The 365 Best Films of the 2000s

Heroes of the Zeroes: The Road

Heroes of the Zeroes is Nick Rogers’ daily, alphabetical look back at the 365 best films of 2000-2009.

“The Road”
Rated R

As an unexpectedly uplifting parable about faith, kindness and fatherhood at world’s end, “The Road” transcended sad, gray post-apocalyptic tropes.

John Hillcoat’s 2009 adaptation of Cormac McCarthy’s novel repurposed the refrain of “Nearer, My God, to Thee” to fit its own biblical, bloody terms. But that didn’t mean a watering-down of McCarthy’s hangman prose. Like “Children of Men,” this adaptation carefully transposed violent, firelight horrors onto a larger canvas, grappled with tough questions and avoided nihilistic wallowing.

After an indeterminate apocalypse, survivors roam a cold earth nearly bereft of animals and crops, seeking food however and wherever they can. Many have become cannibals, but not the Man (Viggo Mortensen) and the Boy (Kodi Smit-McPhee), his son born into this wasteland, as they travel to “reach the coast.”

The Boy is the Man’s lone light — a child whose birth he encouraged against the wishes of a now-absent mother (Charlize Theron). Denying him would deny all beauty that once existed.

Mortensen’s stoicism masks a terrifying hypothetical: If necessary, can he kill what he willed into this world? Meanwhile, Smit-McPhee channels a child’s terror and confusion over grim absolutes: If the Man dies, carry on or put a pistol in his mouth.

As the Man’s protection imperative hardens his heart, together they face the quandary of whether it’s truly good to simply avoid evil.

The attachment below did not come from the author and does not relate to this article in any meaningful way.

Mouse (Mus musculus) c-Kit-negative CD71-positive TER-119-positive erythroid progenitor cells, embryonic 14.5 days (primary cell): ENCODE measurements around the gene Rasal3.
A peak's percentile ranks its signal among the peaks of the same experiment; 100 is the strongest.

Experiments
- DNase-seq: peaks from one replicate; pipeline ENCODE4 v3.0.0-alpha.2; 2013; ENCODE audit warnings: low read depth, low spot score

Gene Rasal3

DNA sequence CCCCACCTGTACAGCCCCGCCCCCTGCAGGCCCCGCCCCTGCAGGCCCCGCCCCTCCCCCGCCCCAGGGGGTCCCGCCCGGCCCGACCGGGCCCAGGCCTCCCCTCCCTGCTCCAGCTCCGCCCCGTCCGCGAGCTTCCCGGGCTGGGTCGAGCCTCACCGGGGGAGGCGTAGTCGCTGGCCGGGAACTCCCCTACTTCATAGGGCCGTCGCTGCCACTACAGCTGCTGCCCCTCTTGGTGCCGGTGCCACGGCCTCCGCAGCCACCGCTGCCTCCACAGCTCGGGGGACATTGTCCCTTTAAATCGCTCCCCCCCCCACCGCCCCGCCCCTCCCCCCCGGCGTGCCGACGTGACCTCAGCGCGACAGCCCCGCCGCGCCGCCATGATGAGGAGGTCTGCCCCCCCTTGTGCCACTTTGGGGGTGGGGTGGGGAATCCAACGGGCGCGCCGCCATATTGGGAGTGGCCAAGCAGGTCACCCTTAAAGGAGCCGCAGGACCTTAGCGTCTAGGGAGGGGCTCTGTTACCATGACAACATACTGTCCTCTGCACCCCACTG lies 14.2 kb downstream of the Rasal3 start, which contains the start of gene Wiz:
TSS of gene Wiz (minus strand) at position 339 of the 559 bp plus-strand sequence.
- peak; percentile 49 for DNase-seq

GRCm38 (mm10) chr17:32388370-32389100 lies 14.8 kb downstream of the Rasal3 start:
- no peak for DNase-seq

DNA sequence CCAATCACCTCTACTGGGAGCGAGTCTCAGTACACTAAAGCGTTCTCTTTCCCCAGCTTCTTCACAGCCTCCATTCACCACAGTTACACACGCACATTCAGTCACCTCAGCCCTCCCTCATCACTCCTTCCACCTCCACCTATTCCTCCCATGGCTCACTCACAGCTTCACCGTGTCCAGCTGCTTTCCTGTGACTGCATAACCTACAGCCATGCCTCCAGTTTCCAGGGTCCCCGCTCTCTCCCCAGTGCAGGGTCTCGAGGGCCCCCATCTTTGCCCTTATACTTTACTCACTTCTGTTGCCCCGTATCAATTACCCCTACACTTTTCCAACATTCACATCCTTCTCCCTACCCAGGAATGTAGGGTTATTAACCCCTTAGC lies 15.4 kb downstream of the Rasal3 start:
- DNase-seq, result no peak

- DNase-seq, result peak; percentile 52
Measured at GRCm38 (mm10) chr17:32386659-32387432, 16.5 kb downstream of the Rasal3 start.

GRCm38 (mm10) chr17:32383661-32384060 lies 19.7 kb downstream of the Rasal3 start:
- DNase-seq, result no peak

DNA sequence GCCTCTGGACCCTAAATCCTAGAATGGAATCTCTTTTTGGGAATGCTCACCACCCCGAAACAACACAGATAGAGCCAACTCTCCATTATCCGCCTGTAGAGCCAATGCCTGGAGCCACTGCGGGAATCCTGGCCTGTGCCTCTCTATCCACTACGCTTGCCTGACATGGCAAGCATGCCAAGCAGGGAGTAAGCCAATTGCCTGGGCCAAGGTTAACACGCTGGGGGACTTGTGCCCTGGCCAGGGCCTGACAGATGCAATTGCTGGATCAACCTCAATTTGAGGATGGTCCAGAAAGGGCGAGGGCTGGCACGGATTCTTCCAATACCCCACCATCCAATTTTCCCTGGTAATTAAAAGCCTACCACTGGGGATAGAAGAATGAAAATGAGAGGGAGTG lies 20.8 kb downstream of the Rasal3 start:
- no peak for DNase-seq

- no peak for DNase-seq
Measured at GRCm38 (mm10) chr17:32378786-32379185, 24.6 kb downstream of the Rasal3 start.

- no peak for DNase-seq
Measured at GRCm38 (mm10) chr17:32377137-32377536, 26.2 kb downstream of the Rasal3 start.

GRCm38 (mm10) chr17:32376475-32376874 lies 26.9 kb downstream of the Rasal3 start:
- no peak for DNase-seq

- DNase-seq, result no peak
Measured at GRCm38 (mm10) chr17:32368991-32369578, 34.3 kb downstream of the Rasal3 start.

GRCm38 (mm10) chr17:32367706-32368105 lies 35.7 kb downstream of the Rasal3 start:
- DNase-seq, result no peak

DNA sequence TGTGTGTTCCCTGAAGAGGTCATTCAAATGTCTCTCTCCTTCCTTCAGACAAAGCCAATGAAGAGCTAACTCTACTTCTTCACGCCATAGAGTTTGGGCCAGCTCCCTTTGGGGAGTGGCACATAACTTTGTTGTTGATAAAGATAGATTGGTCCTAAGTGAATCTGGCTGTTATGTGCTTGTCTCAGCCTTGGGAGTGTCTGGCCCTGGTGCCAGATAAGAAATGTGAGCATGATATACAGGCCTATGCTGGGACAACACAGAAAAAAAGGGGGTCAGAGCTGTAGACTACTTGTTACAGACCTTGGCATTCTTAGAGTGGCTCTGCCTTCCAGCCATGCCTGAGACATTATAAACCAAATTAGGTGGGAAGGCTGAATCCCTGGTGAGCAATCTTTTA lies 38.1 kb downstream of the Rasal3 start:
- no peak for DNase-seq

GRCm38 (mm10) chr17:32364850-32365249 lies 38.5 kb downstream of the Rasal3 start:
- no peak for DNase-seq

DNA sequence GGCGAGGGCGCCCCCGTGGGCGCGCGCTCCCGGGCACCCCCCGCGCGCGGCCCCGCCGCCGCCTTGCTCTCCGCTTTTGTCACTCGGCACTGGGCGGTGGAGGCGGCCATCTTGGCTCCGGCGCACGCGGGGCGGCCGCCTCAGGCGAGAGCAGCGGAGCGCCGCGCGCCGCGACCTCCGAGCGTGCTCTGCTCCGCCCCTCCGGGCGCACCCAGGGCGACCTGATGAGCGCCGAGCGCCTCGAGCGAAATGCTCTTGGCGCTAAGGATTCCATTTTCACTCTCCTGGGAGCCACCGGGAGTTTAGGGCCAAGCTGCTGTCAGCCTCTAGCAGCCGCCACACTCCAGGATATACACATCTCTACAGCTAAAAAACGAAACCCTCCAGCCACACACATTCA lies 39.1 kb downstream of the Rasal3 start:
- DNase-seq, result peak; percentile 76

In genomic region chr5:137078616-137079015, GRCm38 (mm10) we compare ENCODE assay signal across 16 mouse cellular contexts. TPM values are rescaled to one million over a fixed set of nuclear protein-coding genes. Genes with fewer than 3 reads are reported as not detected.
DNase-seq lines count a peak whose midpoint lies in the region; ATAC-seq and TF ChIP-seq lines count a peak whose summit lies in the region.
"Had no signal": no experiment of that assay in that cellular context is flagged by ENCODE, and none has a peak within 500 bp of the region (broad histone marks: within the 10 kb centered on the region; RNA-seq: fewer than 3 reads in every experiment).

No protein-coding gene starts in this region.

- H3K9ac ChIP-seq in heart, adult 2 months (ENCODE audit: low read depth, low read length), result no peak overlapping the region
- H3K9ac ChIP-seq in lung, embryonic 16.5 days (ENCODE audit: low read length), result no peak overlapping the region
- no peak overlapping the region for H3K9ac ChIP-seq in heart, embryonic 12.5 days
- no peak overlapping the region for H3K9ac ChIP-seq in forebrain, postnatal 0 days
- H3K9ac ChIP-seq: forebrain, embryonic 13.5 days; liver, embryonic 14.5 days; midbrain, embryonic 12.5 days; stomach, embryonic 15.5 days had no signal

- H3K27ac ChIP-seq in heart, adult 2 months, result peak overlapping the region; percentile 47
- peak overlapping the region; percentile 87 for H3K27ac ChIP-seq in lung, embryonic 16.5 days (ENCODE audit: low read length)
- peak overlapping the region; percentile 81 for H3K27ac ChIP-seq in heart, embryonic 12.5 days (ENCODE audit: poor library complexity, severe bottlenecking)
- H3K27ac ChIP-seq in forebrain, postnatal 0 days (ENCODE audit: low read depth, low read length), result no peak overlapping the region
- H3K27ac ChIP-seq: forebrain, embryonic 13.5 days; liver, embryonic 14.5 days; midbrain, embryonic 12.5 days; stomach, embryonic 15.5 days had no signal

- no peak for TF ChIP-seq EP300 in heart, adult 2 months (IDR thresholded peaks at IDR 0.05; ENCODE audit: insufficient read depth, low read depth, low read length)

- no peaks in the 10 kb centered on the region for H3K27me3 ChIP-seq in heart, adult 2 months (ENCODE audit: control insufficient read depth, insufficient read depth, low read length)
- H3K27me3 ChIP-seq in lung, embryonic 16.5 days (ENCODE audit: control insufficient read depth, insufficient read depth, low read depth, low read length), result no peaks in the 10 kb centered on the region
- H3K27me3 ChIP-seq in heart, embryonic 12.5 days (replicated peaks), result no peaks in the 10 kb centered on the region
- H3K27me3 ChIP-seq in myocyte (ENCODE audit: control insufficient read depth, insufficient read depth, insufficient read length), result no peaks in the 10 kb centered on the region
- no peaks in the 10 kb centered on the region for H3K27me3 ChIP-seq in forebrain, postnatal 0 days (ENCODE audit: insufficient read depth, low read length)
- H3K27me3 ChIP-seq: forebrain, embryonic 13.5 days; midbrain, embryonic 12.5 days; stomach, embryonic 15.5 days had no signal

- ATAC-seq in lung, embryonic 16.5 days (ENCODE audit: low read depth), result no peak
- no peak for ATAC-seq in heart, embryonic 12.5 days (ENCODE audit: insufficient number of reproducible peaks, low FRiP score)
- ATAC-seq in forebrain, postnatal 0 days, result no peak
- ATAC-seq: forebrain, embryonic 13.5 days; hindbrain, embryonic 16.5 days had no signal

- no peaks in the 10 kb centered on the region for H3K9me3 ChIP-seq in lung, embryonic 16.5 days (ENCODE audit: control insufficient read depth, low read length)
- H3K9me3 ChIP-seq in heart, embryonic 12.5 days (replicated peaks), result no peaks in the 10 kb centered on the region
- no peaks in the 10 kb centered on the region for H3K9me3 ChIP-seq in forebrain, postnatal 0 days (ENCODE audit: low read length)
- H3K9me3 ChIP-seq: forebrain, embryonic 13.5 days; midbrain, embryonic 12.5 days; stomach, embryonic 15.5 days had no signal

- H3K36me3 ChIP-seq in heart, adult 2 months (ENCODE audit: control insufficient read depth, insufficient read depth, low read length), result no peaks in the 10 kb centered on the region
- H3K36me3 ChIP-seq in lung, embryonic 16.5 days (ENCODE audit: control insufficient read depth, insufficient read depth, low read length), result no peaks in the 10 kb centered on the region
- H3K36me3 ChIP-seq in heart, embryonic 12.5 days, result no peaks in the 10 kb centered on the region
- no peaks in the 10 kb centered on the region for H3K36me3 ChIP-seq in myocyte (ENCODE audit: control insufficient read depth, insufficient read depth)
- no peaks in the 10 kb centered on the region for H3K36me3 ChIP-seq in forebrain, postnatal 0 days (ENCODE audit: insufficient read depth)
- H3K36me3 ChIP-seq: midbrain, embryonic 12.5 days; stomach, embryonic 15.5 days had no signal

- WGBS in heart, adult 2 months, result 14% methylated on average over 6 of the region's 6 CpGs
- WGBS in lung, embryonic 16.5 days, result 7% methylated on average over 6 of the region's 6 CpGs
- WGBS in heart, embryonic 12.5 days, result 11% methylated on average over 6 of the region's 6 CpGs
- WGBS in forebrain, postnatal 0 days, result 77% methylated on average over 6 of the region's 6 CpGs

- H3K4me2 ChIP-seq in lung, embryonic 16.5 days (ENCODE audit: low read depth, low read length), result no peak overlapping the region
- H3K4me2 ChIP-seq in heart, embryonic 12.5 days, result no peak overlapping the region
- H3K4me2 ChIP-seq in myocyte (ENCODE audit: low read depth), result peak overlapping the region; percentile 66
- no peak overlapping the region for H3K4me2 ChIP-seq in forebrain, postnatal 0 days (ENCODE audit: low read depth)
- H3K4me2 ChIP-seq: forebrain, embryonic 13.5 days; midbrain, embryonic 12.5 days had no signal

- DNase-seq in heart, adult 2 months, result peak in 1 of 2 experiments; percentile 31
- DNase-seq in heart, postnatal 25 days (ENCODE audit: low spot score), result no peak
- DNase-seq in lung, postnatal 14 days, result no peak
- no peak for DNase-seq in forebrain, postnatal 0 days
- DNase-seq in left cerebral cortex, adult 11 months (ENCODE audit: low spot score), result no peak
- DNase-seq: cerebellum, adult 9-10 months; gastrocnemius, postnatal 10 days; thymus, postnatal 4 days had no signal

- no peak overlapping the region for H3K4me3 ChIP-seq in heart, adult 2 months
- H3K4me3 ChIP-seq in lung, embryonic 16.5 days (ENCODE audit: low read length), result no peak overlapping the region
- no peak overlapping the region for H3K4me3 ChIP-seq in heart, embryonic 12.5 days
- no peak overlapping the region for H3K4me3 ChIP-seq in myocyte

In its tranquil climax, “The Road” offered beautiful metaphors for deliverance from childhood and the importance of parental flaws in imparting critical values, regardless of good intent or harmlessness.

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6 Responses to “Heroes of the Zeroes: The Road”

  1. Michael Donley says:

    Too funny…I kind of liked this movie, but my wife was ready to pull an Elaine in "The English Patient."

  2. Lisa Davidson says:

    It was just too nihilistic for me to get anything positive out of it!

  3. Lance says:

    I got the chance to watch this movie about 2 weeks ago and I’m not exactly sure how I feel about it. I guess the best thing I could come up with was "Eh…s’ok". There were really good parts to it, but I personally have an issue with characters that do really dumb things that jeopardize their survival and that happened a lot here. Kinda depressing, but I guess it had to be.

    Eh…s’ok lol.

  4. Nick Rogers says:

    Joe: Agreed. I’ll never understand the dump tactic on this film.

    Angie: Glad you enjoyed it … or at least as much as one can *enjoy* "The Road." Thanks for reading!

  5. Angie Steimel says:

    This movie had my emotions all over the place! The decisions that had to be made in order to survive were truly gut-wrenching.

  6. Joe Shearer says:

    I watched "The Road" on my oldest son’s first day of school, and it really affected me. The scenes where he’s preparing to kill his son are really heart-wrenching from both his and the boy’s perspectives. It was a tremendous film, and it’s really a shame it was buried the way it was. Had I seen it in time, it would have been high on my best-of list for the year.